Why do we lose our privileges?
I don't particularly like the top answer on the most famous question:
What's the point of putting your reputation on the line for a bounty if there is no consequence of losing it?
This does not apply to privileges, so I have cut out reputation altogether. Much better!
What's the point of a bounty?
Bounties are for ...
Thanks for your interest in participating! The reputation system can be a little bit confusing at first, but rest assured - it's not that we think you aren't cool.
Start out by taking the tour. It explains all the basic concepts of how the site works. If you check out the privileges page you can see how much reputation each new privilege requires and how ...
Privileges are not permanent.
If your rep falls below the required threshold of a privilege for any reason (you place a bounty, downvotes, rep recalc, beta→gold site transition, etc) you do lose the privilege, but only until your rep increases above the required threshold again.
This is 100% status-bydesign. In fact, it's a core part of how Stack Exchange works.
The sort of questions you're seeing are what we call "canonical answers." It's an effort to build a knowledge base of information that's likely to be useful for many different people.
Self-answering is encouraged. If you figure out something cool that other people might ...
I have now reviewed around 7000 posts. Since I review mostly first / late answers (because I see the questions at the front page), you can more or less take this as a statistical sample of what really happens.
1032 edited (and they really needed to be edited)
387 were flagged (that's around 5.5%)
I don't think this is a lot. Of this 5.5%, ...
I would say post better answers, but I honestly can't find any answers that I'd take offense with. I just guess you answered questions which are low visibility, and where the user hasn't bothered to test the answers.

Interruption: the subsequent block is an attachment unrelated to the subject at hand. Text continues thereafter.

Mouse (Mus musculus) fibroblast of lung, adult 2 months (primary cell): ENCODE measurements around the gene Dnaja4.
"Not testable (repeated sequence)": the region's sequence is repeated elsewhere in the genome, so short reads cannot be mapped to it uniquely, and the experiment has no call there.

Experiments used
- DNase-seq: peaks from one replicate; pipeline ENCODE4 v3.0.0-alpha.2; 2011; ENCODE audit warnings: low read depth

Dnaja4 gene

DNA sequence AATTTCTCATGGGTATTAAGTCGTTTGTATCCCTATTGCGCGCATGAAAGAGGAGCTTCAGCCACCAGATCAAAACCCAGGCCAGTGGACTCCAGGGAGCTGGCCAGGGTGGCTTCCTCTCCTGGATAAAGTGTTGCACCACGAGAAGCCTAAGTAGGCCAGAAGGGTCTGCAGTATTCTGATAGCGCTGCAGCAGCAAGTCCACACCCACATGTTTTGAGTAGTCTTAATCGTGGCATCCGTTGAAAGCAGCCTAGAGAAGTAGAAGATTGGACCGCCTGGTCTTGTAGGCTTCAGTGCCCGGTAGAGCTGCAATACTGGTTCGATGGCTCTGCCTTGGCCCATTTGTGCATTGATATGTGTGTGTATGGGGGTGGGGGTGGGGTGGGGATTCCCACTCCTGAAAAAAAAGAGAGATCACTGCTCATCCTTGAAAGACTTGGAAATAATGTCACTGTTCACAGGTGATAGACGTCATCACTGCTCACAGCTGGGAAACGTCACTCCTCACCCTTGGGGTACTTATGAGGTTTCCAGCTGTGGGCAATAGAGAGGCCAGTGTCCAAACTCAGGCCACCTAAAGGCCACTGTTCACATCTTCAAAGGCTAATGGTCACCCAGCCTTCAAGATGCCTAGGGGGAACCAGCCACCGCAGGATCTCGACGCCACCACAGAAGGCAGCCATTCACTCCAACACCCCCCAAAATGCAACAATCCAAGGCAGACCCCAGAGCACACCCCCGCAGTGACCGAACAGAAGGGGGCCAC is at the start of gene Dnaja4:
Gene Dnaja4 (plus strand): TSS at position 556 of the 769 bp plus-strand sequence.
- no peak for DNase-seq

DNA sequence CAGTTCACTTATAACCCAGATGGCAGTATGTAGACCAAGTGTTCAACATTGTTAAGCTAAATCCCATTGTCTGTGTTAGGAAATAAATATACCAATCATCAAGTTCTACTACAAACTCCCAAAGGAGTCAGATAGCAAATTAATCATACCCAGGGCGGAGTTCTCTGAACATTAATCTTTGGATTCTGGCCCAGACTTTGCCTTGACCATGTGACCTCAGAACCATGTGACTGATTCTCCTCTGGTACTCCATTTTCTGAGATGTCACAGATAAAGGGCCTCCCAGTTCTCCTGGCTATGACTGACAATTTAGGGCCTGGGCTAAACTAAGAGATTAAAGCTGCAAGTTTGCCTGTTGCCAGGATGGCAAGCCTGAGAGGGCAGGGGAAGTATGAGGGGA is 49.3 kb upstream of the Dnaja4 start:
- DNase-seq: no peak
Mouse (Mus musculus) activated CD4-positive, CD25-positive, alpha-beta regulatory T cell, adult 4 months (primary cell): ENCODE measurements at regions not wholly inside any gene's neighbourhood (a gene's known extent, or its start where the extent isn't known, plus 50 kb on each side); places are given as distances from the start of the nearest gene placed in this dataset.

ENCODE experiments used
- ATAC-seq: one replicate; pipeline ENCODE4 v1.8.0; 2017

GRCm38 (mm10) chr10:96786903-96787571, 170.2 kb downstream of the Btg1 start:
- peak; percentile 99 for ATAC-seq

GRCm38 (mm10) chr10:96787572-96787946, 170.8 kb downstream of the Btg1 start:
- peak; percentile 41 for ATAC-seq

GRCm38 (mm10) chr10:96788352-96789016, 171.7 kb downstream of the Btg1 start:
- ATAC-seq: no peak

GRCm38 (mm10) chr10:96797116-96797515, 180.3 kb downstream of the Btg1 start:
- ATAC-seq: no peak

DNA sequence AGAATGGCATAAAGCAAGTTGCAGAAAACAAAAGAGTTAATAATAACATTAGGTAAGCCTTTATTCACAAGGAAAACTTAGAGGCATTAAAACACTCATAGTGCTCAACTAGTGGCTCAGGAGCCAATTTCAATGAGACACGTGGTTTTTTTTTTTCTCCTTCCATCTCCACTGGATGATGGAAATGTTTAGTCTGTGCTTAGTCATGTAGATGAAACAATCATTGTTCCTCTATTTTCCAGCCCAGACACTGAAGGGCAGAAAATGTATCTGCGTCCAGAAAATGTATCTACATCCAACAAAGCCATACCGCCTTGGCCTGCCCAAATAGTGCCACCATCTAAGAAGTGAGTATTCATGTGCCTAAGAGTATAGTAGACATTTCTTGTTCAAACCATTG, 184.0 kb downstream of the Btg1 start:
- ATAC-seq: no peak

Why aren't posts getting votes?
While the views are from different IPs, most of them aren't even by registered users or users with the privilege to vote. If—quoting Jeff Atwood—90% of all visitors can't vote on the stuff they see, then this would explain the lack of votes quite easily. And I agree: It's sad to see good questions stick around with 0 votes.
Reputation is accumulated on a per-site basis. However, once you earn 200 rep on any site, you automatically get a +100 bonus on all other sites. This is because once you earn 200 rep the system trusts you enough to use basic features like voting and commenting on all of the Stack Exchange sites.
I can imagine a few reasons:
High reputation users have acquired a lot of knowledge—not only in a technical sense, but knowledge that helps them find an answer to their own problems more quickly. Writing good answers requires thorough research, and after contributing hundreds of answers you might be more efficient at solving your own problems, hence no need ...
He doesn't have enough reputation to downvote either questions or answers, so any downvotes are coming from another user.
Please see here in the Help Center which explains that a user requires 125 reputation on the site to cast downvotes on either questions or answers.
His comments will almost certainly result in him being banned (if that hasn't already ...
Comments serve an auxiliary function; they exist to support the all-important questions and answers. The goal is not to generate more comments, but better Q&A.
As such, you should assume that comments will be temporary; if you're putting information into a comment that would be nice to have around long-term, consider trying to work it into the question ...
"User was removed" indicates that a user voted for one of your posts had their account deleted - the account deletion is because either it was requested by them, or removed for other reasons(spam account destroyed etc).
As a result, all of their votes were undone, and the rep you gained/lost was reversed.
Since the upvote was removed, you lost the 10 rep
The reputation point system is really designed to ease people into learning to use the site effectively and eventually metamoderation tasks. While it shouldn't be punitive in theory, sometimes it is - especially when something is clearly out of scope. On main sites, question downvotes often indicate a lack of research, information, or something that simply ...